One of my favorite online journals, Brevity, posted a Mad Libs exercise, created by writer and teacher Lee Martin, on their blog. I decided to try it--here's my result:
by Rachael Button
The first time I visited the Cascades I worked in a community called Holden Village as a gardener. I spent most of my time weeding. I weeded herb beds and flower beds, brick pathways and dirt roads. I pulled grass and dandelions, letting the tendrils of their roots rest in my palms. I flicked soil from the structure that had delivered nutrients to the plant--tying them to the earth. The strands looked like lace, a web of fragile fibers. I watched the roots wilt between my fingers before I bagged them to be burned.
2.I’ve moved six times in seven years. When I moved to the Cascades more permanently, to teach in the Holden Village school (a year after my first visit to the mountains), I made stops: at a friend’s apartment in Chicago, a professor’s bungalow in Grinnell, a monastery in Wyoming, and a house in Spokane. My longest stop was in Ames, Iowa—where I had lived for three years as a graduate student. I stayed for four days. I went out to lunch and lingered over breakfast coffee. I hiked on land owned by the English department and watched Northern Exposure at a friend’s newly purchased house. The night before I left I went walking with a friend I love, a friend I used to date. We walked shoulder-to-shoulder through downtown Ames on sidewalks shadowed by streetlights. He drove me home. After he turned off his engine, I lay my head on his narrow shoulders and asked him if I could keep it there. I knew that the next day I would drive sixteen hours by myself to the Big Horn Mountains. But in that moment I needed to be tied to him. I needed to let my body go limp. We didn’t kiss. We didn’t melt into each other. We just sat close. He stayed still enough for me to cry, silent enough for me to tell him I felt scared, rootless.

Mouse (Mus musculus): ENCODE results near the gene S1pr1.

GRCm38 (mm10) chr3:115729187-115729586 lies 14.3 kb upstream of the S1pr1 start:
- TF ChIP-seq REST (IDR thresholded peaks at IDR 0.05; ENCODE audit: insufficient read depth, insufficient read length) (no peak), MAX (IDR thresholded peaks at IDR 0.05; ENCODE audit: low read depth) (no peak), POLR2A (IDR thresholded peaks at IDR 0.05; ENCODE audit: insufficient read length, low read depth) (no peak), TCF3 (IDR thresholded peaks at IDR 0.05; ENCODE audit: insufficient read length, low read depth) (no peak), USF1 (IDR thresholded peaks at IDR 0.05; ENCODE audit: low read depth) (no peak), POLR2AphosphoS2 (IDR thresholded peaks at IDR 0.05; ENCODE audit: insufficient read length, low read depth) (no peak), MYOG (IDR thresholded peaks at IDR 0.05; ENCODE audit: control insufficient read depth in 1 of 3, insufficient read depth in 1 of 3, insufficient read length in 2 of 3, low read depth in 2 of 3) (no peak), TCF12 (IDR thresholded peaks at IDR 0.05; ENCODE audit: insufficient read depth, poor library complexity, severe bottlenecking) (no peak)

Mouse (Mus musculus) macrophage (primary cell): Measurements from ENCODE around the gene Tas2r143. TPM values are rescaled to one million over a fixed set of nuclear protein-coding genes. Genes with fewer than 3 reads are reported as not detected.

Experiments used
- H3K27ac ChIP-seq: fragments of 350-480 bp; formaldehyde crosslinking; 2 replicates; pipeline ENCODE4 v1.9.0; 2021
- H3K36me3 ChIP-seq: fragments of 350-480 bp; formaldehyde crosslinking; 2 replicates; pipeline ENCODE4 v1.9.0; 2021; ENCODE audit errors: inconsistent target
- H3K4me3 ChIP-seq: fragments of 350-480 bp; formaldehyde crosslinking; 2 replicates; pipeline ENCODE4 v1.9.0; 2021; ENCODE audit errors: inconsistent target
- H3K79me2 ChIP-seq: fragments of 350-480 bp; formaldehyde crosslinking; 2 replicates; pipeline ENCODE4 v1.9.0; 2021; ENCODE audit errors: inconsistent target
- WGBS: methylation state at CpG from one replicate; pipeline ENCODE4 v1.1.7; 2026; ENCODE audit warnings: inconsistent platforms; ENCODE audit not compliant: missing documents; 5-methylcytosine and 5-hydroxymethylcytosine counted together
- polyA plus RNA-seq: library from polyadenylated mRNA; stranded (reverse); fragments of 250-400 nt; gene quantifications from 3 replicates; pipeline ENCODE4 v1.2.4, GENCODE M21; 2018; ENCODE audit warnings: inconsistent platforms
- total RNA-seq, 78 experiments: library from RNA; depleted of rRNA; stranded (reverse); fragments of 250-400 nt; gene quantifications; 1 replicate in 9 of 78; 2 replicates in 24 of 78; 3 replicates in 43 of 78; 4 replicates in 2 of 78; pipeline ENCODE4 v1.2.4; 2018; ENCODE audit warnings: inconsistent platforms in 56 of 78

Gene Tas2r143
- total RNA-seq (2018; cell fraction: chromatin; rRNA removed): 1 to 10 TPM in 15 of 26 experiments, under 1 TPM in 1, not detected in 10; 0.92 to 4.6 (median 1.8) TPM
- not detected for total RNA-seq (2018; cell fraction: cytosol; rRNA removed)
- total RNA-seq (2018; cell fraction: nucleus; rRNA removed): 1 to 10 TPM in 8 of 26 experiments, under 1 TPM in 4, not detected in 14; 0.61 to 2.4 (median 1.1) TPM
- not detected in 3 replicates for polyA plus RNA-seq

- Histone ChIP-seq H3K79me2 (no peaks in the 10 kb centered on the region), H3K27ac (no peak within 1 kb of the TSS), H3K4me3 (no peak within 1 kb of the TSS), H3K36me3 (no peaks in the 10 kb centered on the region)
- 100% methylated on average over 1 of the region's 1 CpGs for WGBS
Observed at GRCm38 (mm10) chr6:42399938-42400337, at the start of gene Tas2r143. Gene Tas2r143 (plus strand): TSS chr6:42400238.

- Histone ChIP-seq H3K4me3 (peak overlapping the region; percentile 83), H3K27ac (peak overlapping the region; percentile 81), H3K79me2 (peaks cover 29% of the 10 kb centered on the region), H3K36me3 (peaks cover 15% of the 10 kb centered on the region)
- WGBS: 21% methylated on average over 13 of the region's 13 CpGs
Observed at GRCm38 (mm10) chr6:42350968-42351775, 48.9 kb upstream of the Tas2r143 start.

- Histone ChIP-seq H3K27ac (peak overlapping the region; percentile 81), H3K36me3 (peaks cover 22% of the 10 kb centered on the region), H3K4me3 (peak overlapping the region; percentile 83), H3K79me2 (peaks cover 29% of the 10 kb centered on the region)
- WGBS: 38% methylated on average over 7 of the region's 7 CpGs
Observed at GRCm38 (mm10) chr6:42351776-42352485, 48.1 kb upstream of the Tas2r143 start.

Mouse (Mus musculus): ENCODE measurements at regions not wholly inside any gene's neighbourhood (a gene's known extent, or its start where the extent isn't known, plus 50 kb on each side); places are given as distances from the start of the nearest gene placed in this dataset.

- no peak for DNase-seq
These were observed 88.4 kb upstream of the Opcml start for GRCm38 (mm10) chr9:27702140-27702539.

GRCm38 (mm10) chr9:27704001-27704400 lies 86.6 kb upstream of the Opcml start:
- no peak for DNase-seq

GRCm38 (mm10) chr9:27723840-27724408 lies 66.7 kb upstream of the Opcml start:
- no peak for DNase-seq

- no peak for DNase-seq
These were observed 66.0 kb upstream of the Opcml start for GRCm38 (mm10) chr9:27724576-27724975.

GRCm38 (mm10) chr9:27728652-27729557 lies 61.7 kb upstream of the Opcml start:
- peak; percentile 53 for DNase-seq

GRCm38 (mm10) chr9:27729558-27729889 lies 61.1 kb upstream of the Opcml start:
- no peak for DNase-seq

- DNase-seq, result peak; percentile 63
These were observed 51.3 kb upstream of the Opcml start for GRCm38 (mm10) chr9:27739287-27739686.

3.When I worked in the garden at Holden webs of roots crumpled and furrowed in my fingers. They were fitful, piece-y, like the Cascades Mountains encircling the garden where I weeded. The stony faces of the Cascades are rugged: young and becoming. A rocky spine jutting through Washington with summits and spires cut by geographic violence: the scrape of glaciers and the swell of volcanoes.
I like to think I’m more like the mountains than those plants I held between my fingers: capable of becoming more vivid as I break and change. I picture snowfields and false summits that a person can stand on, reaching solo for a cloud-shielded sky.
5.Last Friday night, a friend and I sat in the Holden Village hot tub and talked about home. He said he wondered what made a person feel rooted in a place. He’d felt attached to people in the past but he wanted a place he could gravitate around: a home. I told him that I’d been writing about home and love: about how both become more difficult to find as I age. Freezing rain fell around us. Steam rose from the water. Clouds covered the stars and mountain summits.
When I woke the next morning, snow sheltered our mountain valley, softening the cliffs and scree. I thought about seasons: about the blankets that cover us and the way they melt: transplanting us in new places, rooting us to our craggy homes.
Here's the process:
(Again I'm completely stealing this from Lee Martin but it's fun so I wanted to share)